Earnhardt closing in on a win, maybe at Talladega

Associated Press  |  Last updated May 02, 2012

CONCORD, NC - JANUARY 20: Dale Earnhardt Jr., driver of the #88 AMP Energy/National Guard Chevrolet looks on during the NASCAR Sprint Media Tour hosted by Charlotte Motor Speedway, held at Hendrick Motorsports, on January 20, 2010 in Concord, North Carolina. (Photo by Jason Smith/Getty Images)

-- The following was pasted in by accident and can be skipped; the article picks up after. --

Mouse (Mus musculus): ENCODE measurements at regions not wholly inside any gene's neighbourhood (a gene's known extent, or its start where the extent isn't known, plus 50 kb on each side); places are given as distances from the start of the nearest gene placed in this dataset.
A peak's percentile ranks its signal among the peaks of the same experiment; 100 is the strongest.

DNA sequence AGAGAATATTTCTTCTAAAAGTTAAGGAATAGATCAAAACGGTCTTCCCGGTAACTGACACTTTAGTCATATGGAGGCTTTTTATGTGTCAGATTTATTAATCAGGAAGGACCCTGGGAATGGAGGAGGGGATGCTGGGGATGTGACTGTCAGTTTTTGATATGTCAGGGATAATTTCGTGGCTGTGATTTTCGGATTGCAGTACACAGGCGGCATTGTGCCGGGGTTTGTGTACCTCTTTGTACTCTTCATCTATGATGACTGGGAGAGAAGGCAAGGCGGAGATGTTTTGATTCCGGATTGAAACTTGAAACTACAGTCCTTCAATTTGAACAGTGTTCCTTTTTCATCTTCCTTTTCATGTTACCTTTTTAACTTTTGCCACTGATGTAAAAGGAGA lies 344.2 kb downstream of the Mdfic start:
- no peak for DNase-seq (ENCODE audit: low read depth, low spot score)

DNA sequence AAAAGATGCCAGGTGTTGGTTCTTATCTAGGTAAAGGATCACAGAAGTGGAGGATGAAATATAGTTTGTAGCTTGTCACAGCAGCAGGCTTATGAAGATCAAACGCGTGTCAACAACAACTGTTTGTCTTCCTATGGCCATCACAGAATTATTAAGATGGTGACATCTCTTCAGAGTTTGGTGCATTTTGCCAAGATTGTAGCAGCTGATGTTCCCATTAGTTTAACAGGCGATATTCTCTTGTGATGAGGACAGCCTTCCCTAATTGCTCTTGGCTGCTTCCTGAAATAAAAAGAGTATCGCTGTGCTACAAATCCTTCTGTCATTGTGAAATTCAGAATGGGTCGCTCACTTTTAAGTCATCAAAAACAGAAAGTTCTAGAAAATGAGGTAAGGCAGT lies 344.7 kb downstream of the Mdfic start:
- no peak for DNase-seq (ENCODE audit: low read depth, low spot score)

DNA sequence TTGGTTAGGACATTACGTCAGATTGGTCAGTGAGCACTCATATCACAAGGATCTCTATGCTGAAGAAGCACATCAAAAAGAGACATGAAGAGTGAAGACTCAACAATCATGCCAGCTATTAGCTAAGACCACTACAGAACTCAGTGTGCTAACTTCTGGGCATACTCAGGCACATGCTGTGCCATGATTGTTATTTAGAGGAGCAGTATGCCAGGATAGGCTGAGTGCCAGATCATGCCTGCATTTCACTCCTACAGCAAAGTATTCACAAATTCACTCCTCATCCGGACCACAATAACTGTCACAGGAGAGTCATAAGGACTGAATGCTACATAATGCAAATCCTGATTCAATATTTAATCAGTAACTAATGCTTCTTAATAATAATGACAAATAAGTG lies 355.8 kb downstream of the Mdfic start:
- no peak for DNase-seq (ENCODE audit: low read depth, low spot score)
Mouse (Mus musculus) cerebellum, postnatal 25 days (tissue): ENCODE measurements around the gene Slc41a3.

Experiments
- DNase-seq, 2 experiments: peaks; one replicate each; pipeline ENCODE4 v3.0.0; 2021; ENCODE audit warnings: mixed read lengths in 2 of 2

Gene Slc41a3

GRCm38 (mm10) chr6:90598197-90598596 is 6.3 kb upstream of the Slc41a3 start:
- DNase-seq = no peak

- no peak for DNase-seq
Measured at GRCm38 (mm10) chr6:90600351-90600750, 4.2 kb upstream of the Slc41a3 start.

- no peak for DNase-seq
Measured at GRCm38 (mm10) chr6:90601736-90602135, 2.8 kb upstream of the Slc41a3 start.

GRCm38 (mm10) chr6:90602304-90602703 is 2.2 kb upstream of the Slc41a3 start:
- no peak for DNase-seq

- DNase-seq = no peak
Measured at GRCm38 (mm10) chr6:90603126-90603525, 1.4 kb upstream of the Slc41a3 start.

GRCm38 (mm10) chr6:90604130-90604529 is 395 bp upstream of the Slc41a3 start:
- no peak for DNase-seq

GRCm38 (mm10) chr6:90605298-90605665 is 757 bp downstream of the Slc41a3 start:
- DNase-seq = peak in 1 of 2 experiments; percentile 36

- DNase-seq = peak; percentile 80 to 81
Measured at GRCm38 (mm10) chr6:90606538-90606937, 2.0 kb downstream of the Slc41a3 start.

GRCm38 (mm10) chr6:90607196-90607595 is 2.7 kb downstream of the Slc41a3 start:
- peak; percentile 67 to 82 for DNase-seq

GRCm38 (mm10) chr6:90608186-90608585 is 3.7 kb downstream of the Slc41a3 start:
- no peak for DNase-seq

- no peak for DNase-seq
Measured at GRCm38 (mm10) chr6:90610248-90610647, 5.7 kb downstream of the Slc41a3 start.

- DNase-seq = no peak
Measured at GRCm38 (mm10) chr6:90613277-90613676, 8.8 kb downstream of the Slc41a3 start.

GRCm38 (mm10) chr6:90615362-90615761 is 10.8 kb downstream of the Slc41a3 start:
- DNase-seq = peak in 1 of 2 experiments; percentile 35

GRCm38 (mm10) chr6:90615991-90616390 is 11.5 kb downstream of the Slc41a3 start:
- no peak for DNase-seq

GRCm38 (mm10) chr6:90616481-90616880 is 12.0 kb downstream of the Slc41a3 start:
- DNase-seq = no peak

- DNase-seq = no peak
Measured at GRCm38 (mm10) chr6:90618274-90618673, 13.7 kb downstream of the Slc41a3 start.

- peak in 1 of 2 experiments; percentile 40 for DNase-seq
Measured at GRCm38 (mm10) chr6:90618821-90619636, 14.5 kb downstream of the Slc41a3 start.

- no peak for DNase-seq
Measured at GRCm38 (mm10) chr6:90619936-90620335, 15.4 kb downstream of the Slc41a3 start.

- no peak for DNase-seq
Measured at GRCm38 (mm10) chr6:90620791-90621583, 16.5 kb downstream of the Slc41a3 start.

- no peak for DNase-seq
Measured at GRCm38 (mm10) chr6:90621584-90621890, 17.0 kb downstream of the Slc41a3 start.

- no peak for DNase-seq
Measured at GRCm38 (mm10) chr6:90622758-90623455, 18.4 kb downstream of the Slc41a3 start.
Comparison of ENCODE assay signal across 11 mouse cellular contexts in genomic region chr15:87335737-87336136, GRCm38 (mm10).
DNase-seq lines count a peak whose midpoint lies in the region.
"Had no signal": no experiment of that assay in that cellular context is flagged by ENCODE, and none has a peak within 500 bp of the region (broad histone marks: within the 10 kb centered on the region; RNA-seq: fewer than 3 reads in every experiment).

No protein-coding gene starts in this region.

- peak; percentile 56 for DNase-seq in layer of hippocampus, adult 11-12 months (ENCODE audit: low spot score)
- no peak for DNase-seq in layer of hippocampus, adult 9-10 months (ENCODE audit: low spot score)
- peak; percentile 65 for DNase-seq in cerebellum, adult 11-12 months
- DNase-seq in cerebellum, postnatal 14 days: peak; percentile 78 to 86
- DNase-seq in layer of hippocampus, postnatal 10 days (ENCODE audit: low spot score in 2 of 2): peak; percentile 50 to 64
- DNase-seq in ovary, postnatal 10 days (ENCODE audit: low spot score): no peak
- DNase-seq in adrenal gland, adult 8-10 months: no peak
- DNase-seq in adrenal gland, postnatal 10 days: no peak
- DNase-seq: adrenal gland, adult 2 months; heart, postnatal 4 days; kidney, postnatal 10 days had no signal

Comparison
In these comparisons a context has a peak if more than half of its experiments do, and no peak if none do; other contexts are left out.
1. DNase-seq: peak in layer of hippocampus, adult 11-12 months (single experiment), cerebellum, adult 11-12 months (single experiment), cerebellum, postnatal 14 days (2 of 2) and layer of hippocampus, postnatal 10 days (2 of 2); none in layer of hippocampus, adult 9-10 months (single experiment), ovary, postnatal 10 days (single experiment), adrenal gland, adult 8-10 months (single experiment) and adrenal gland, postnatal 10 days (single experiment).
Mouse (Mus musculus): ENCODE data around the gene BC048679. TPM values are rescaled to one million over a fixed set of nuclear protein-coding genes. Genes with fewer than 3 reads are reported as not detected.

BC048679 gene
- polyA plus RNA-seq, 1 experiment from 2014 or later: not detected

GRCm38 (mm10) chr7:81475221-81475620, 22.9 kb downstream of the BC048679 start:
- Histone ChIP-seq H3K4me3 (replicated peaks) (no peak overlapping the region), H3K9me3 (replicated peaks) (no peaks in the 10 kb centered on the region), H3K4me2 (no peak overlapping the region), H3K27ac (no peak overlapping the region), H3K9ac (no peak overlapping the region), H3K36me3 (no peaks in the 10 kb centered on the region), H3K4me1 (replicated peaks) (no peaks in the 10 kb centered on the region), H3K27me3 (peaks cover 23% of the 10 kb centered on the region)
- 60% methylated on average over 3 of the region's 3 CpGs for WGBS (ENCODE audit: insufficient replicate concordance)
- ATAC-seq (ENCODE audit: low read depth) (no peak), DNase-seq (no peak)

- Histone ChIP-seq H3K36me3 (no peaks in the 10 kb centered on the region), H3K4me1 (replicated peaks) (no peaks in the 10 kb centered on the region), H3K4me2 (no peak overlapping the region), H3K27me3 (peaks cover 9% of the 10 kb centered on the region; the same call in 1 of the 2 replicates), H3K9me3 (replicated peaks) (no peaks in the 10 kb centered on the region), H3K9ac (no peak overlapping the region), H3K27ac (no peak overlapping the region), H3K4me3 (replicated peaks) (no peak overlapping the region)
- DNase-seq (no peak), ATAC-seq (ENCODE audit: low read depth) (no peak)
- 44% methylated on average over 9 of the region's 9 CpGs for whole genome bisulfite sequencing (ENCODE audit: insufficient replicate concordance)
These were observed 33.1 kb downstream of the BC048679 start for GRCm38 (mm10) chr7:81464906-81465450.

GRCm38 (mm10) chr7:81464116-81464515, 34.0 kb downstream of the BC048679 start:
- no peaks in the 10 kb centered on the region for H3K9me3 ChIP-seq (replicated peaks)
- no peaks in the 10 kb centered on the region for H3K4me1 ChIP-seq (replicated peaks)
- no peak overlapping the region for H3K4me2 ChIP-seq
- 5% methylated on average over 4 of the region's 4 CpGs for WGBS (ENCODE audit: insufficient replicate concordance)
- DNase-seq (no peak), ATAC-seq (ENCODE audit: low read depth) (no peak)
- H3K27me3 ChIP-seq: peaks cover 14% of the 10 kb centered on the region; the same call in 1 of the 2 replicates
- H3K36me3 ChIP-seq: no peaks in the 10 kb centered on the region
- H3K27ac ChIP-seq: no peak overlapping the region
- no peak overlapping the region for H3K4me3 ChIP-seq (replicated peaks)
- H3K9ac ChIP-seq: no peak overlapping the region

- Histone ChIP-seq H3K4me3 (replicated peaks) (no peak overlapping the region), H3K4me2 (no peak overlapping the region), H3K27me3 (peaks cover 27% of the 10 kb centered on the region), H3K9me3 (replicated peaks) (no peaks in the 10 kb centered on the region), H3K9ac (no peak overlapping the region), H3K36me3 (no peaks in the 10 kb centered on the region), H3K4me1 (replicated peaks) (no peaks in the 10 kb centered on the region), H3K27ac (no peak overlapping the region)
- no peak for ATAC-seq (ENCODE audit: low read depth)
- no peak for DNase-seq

(Eds: With AP Photos.) By JENNA FRYER AP Auto Racing Writer It has been almost four years since Dale Earnhardt Jr. won a Sprint Cup Series race. There have been flashes of hope in the humbling drought, and with each one, his rabid fan base holds it breath and prays for that elusive victory. Off to another solid start to the season, there is reason to believe a win could be close. Maybe even this weekend. Earnhardt goes into Sunday's race at Talladega Superspeedway riding a stretch of five straight top-10 finishes, and his second-place finish at Richmond on Saturday night moved him to second in the series standings. ''The team is confident, we're feeling good,'' Earnhardt said. ''Really close to winning a race.'' Lest anyone forget, he's pretty good at Talladega, too. Earnhardt has five career wins at the Alabama track, none since 2004, but he pushed teammate Jimmie Johnson to the win there last April while sacrificing his own shot at a victory. Earnhardt settled for second, and he was second in this year's season-opening Daytona 500, a restrictor-plate race just like Talladega. Working in his favor is that NASCAR spent most of the offseason trying to break up the two-car tandem style of racing that had dominated plate races the last two years. Earnhardt hated tandem racing, hated having his fate in the hands of a drafting partner, and never tried to hide his feelings. ''I feel like the style of racing we had in the Daytona 500 this year suits me better; I feel more confident in that style than I do the tandem,'' he said. ''The tandem is difficult to really commit with someone all day long. Knowing if you are going to work together and you are going to be going for the win off the corner, you are going to have to split it between the two of you one way or the other. You are going to run second or you might win. ''It is just difficult to really grasp that and feel like that is racing to you.'' The pack was broken up at Daytona, and Earnhardt had an opportunity to chase down winner Matt Kenseth on his own. Even though he failed, he liked controlling his own destiny. ''Looking out for number one and my team all day long, trying to do whatever I can to put myself in position to win the race, that is really what I feel like I have been doing all my life,'' he said. ''To do anything different just doesn't feel comfortable. It feels odd to me.'' Alas, he's not sure the finish this Sunday will play out the same way. Teams still believe that tandem racing is the fastest way to get around the track, and despite the regulations NASCAR has imposed to prevent two drivers from hooking up and pushing each other, Earnhardt believes teams will still try to find a way circumvent the restrictions. ''Every team in the garage will work toward the same goal and that is to get it back to the tandem, because that is the fastest way to go,'' he said. Even without the tandem, Earnhardt would never think he is running well enough to guarantee his 138-race winless streak will come to an end at Talladega. The race can change quickly, and a driver's day can end in a multi-car crash started by someone else. ''There's too many variables going into races at Talladega,'' he said, ''whether you feel confident winning or not.'' But, the key is that Earnhardt is confident right now and with good reason. Hendrick Motorsports and crew chief Steve Letarte are giving him good cars, and Earnhardt has seven top-10 finishes in nine races this season. His worst finish was 15th at Bristol, and he's got a pair of second-place finishes and a pair of third-place finishes. He's feeling so good that he recently said he thinks he is the best driver at Hendrick, an organization that boasts five-time champion Johnson, four-time champion Jeff Gordon and Kasey Kahne, who like Earnhardt does not have a Cup title. He's not backing down from that idea, mainly because he has to believe that way to win again. ''All the drivers in the garage feel like they are the best individually, and they should. That is kind of the way you have to approach it,'' he said. ''I learned a long time ago that if you don't have confidence in your car that can be problematic for you. If you don't have confidence in your crew chief, then that can be problematic for you, and if you don't have the same confidence in yourself, it's not conducive to being successful. ''You have to feel like you're here and you're the best and that is the way you should feel. In any profession, you have to have that kind of confidence.''
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